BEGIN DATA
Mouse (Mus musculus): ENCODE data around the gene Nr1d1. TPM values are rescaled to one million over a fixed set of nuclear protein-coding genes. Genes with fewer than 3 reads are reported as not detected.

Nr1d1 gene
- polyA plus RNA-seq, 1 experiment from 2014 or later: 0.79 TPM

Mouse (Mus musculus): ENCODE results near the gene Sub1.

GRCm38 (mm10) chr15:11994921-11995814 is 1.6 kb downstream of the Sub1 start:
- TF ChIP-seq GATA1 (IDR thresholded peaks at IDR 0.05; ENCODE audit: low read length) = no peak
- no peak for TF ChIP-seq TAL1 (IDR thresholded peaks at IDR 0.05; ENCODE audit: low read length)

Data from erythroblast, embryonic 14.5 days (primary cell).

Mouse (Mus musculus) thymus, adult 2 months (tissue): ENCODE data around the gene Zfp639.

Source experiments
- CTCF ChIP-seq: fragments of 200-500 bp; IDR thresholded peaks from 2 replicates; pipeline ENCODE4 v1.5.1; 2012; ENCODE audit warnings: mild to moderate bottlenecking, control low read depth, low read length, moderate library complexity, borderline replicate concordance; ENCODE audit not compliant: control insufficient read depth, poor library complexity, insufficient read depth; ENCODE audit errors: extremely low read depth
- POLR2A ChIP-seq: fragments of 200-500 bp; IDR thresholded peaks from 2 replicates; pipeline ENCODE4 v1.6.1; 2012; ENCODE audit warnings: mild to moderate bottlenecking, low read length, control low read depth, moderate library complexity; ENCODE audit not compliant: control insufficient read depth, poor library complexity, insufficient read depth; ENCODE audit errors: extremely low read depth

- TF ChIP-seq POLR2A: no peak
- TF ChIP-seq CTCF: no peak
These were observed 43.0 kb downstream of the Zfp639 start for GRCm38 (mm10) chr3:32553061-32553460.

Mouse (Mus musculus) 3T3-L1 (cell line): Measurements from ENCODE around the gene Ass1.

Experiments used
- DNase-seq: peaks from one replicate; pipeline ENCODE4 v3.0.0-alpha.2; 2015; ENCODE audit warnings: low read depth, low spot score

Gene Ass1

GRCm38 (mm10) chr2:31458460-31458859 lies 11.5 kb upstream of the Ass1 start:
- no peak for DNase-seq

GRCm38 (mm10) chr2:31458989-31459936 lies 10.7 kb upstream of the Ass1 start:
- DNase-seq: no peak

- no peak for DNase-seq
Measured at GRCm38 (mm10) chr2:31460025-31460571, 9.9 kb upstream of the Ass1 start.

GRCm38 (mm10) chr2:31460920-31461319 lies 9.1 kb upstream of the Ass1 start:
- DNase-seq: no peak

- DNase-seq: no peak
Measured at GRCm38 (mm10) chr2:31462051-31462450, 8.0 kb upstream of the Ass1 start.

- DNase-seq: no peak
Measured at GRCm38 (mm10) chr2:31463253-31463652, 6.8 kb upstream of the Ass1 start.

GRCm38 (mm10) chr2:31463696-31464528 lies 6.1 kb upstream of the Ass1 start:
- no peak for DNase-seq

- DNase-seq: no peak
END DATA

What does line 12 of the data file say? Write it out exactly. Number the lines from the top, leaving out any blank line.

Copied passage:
- POLR2A ChIP-seq: fragments of 200-500 bp; IDR thresholded peaks from 2 replicates; pipeline ENCODE4 v1.6.1; 2012; ENCODE audit warnings: mild to moderate bottlenecking, low read length, control low read depth, moderate library complexity; ENCODE audit not compliant: control insufficient read depth, poor library complexity, insufficient read depth; ENCODE audit errors: extremely low read depth